How to File for Unemployment

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Who needs to know how to file for unemployment?

Unemployment benefits are available only to eligible individuals. If you have recently lost a job and meet the necessary criteria, you may be able to get money from the government that will help you support yourself as you seek another job.

To qualify for unemployment you must:

  • Be unemployed through no fault of your own. If your company downsizes, you would be eligible for unemployment, but if you quit voluntarily or are fired for illegal or dangerous activity in the workplace, you cannot get unemployment.
  • Meet state requirements. Each state has its own rules regarding unemployment. You must check with the state where you reside or worked to determine whether you meet local requirements.

How to file for unemployment

If you’re eligible for unemployment, there are a few simple steps you must take to start getting benefits.

1. Check your state’s eligibility requirements

Some states specify how long you must work for a company or how much income you must have made from them in order to receive unemployment benefits. Check these details carefully to make sure you’re within local limitations.

You will typically file for unemployment benefits from the state in which you worked before you lost your job. If you live in a different state from the one that you worked in, contact the unemployment office in your state of residence to find out how you should handle filing for unemployment with a different state. 

2. Gather the necessary paperwork and information

Collect the paperwork specified by your state’s unemployment office. This will typically include:

  • Your driver’s license or another form of identification
  • Your Social Security number
  • Your address and phone number
  • The name, address and phone number of previous employers (typically over the last two years)
  • Dates of employment with your previous employers

Make sure you have accurate contact information for past employers, as the unemployment office will contact them to verify your employment dates and the reason you left your job.

3. Submit your unemployment application

Carefully complete your state’s unemployment application and include any requested copies of essential documents, such as your driver’s license. It can take several weeks for your unemployment benefits to kick in, so you don’t want to delay this process by submitting incorrect or incomplete information. Check your application thoroughly before submitting it. Depending on your state, you may be able to submit your application by mail, phone, in person or online.

4. Maintain your unemployment

There are defined steps you must take to keep your unemployment benefits active. This varies by state but typically involves actively seeking employment. You will often need to provide detailed information that includes:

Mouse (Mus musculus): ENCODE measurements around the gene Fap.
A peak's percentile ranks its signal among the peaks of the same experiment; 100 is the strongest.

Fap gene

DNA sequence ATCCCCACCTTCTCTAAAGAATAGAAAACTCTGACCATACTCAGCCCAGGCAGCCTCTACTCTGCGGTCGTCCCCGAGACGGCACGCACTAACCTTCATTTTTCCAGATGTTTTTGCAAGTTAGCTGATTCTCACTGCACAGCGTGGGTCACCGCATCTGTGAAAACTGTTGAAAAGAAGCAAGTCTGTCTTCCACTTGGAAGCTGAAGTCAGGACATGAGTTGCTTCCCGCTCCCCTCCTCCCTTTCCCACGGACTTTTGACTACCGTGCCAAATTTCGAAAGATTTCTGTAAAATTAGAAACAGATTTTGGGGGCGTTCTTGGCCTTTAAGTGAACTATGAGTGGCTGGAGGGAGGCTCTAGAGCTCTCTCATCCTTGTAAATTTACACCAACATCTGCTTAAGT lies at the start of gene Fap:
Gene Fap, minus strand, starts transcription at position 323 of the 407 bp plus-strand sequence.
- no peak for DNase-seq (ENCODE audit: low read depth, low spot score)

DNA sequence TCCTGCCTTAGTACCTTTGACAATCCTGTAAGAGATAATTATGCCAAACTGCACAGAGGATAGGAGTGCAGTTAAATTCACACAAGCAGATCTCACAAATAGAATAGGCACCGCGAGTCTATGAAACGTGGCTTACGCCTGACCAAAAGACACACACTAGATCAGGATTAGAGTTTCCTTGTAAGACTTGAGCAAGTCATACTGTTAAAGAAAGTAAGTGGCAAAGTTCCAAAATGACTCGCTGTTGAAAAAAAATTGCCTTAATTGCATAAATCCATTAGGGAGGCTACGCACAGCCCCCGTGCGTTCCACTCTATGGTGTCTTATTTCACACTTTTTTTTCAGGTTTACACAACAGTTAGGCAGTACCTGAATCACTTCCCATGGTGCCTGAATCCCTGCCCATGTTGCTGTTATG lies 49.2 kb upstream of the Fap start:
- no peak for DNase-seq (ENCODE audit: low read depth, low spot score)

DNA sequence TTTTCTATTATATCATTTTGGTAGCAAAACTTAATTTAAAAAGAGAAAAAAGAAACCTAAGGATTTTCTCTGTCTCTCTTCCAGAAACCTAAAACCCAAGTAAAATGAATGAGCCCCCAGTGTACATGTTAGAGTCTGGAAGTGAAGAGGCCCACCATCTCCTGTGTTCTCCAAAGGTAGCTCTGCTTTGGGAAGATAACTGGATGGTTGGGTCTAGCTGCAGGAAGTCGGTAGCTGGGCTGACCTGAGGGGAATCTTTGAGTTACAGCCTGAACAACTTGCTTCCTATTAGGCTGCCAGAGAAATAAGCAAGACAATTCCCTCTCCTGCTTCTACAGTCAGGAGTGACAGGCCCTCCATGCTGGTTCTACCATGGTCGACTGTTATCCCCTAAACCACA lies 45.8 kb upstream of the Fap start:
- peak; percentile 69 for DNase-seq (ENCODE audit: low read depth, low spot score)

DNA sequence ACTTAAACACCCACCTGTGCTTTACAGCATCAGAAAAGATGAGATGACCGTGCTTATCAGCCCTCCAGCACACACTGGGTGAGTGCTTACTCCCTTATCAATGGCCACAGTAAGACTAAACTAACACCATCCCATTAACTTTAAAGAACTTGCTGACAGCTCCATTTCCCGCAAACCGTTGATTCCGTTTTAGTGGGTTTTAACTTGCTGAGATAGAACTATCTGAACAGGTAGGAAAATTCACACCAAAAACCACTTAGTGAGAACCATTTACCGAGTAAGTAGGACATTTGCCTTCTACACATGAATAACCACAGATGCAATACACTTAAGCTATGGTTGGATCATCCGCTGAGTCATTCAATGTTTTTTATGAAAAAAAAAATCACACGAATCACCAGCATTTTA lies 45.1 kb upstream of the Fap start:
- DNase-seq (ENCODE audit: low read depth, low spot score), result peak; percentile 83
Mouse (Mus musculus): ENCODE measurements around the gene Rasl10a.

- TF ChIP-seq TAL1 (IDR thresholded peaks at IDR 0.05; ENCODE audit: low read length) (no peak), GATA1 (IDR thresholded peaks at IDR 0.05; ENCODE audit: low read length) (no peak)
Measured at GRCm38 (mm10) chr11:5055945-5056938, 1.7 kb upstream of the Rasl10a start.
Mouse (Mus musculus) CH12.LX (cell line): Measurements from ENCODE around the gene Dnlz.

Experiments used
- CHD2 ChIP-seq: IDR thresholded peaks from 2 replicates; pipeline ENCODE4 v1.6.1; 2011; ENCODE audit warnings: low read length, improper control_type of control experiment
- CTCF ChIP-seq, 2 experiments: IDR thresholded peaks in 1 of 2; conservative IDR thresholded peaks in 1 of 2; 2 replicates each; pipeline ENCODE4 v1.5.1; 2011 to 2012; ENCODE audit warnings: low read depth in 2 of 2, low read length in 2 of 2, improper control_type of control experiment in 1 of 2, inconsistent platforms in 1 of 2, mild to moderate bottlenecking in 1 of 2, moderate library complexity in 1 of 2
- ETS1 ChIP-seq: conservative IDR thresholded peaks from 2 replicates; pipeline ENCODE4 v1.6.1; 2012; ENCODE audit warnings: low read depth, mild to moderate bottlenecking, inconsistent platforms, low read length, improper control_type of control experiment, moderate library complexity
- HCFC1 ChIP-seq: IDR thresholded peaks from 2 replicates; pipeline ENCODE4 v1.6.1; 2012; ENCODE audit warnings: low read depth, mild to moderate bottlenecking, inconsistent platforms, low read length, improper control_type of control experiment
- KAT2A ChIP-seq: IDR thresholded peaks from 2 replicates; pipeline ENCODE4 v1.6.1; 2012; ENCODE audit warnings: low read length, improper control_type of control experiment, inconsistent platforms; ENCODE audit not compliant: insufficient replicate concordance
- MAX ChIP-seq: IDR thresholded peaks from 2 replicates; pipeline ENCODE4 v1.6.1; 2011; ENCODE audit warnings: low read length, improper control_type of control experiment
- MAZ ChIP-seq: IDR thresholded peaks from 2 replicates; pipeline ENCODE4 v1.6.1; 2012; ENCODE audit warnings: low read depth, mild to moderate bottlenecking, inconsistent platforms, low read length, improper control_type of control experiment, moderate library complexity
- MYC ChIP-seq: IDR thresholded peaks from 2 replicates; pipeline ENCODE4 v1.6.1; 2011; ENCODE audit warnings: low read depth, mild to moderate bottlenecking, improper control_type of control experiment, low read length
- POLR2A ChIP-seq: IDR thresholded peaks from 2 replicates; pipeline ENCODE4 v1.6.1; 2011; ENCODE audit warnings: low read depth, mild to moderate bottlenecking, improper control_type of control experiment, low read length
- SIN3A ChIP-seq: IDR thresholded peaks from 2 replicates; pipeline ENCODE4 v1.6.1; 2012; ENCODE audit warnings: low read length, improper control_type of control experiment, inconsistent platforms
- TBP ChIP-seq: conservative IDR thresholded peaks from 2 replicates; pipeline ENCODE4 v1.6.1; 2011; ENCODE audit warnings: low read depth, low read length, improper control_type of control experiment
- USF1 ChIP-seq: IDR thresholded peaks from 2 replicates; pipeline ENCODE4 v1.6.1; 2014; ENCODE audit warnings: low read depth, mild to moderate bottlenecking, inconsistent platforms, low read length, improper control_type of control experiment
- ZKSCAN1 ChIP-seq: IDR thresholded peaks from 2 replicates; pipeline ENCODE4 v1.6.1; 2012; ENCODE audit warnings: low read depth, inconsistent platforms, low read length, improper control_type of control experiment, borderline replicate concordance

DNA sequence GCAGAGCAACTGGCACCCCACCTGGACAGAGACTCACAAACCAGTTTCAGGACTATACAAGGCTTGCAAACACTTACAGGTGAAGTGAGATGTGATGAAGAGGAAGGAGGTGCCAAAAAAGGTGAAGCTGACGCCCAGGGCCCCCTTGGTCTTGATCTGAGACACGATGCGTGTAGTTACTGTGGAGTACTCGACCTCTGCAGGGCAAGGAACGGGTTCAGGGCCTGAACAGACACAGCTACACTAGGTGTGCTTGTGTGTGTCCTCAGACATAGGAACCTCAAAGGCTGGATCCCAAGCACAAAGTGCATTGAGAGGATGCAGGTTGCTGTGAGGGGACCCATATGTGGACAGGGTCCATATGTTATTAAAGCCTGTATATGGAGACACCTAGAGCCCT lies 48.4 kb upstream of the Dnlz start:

• A list of jobs you’ve applied for
  • Job offers you’ve received
  • Reasons for declining work if you’ve not accepted these offers
  • Information on part-time work you have done

Most states require that you submit this information either weekly or biweekly. You may be able to do so online or over the phone. Some states require that you attend regular in-person meetings to discuss your job hunt. Your state may also ask you to go to career training sessions or classes on updating your resume and seeking a job.

If you fail to keep up with the required activities, your state will stop providing unemployment benefits. Maintaining your unemployment requires dedication to your job search.

Unemployment benefits will only last for a set number of weeks. Most states offer 26 weeks of benefits, though this varies by location. Many states will also increase the maximum number of weeks that you can claim benefits during periods of high unemployment in the area.

It’s beneficial to get part-time work anywhere you can. If you make enough at your part-time job that you don’t need unemployment for a week, you will ultimately save that week for future use.

How to get health coverage during unemployment

If you had health coverage through your previous employer, you may be eligible for a continuation of that coverage through the Consolidated Omnibus Budget Reconciliation Act (COBRA).

You may be eligible for COBRA if:

  • Your previous group health plan was covered by COBRA
  • You experienced a qualifying event such as suffering involuntary job loss, transition to a new job, or reduction in work hours
  • You are a qualified beneficiary for that qualifying event

If your health plan is covered by COBRA, you will receive a notice detailing your COBRA rights and your option to continue coverage. You have 60 days to choose whether you want to continue your coverage. For more information on how you can use COBRA, contact the plan administrator for your previous group insurance plan.

Though unemployment can be trying, benefits like these make it easier to navigate the time between jobs and keep your family safe, healthy and comfortable as you pursue a new position.